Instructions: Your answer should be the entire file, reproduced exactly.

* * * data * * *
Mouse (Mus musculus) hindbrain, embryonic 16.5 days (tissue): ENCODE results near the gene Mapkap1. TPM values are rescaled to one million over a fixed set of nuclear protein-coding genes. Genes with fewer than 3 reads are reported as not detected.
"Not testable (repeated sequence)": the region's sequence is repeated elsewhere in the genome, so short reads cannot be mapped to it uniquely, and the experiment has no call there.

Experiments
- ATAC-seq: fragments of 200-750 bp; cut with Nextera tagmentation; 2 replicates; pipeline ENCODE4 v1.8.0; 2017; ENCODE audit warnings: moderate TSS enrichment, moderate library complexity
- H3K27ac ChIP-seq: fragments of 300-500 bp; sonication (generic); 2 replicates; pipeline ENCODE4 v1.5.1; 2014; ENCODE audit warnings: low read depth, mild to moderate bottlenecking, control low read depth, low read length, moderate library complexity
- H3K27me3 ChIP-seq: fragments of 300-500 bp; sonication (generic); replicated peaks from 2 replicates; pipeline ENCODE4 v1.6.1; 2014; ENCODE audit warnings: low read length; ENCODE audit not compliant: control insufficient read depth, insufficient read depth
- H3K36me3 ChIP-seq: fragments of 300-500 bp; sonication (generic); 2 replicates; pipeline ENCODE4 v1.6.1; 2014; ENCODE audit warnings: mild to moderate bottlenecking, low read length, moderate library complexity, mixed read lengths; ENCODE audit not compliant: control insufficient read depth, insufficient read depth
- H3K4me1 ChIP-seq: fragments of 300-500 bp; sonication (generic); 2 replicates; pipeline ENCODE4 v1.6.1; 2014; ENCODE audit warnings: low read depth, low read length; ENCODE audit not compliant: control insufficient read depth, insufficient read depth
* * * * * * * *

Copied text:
Mouse (Mus musculus) hindbrain, embryonic 16.5 days (tissue): ENCODE results near the gene Mapkap1. TPM values are rescaled to one million over a fixed set of nuclear protein-coding genes. Genes with fewer than 3 reads are reported as not detected.
"Not testable (repeated sequence)": the region's sequence is repeated elsewhere in the genome, so short reads cannot be mapped to it uniquely, and the experiment has no call there.

Experiments
- ATAC-seq: fragments of 200-750 bp; cut with Nextera tagmentation; 2 replicates; pipeline ENCODE4 v1.8.0; 2017; ENCODE audit warnings: moderate TSS enrichment, moderate library complexity
- H3K27ac ChIP-seq: fragments of 300-500 bp; sonication (generic); 2 replicates; pipeline ENCODE4 v1.5.1; 2014; ENCODE audit warnings: low read depth, mild to moderate bottlenecking, control low read depth, low read length, moderate library complexity
- H3K27me3 ChIP-seq: fragments of 300-500 bp; sonication (generic); replicated peaks from 2 replicates; pipeline ENCODE4 v1.6.1; 2014; ENCODE audit warnings: low read length; ENCODE audit not compliant: control insufficient read depth, insufficient read depth
- H3K36me3 ChIP-seq: fragments of 300-500 bp; sonication (generic); 2 replicates; pipeline ENCODE4 v1.6.1; 2014; ENCODE audit warnings: mild to moderate bottlenecking, low read length, moderate library complexity, mixed read lengths; ENCODE audit not compliant: control insufficient read depth, insufficient read depth
- H3K4me1 ChIP-seq: fragments of 300-500 bp; sonication (generic); 2 replicates; pipeline ENCODE4 v1.6.1; 2014; ENCODE audit warnings: low read depth, low read length; ENCODE audit not compliant: control insufficient read depth, insufficient read depth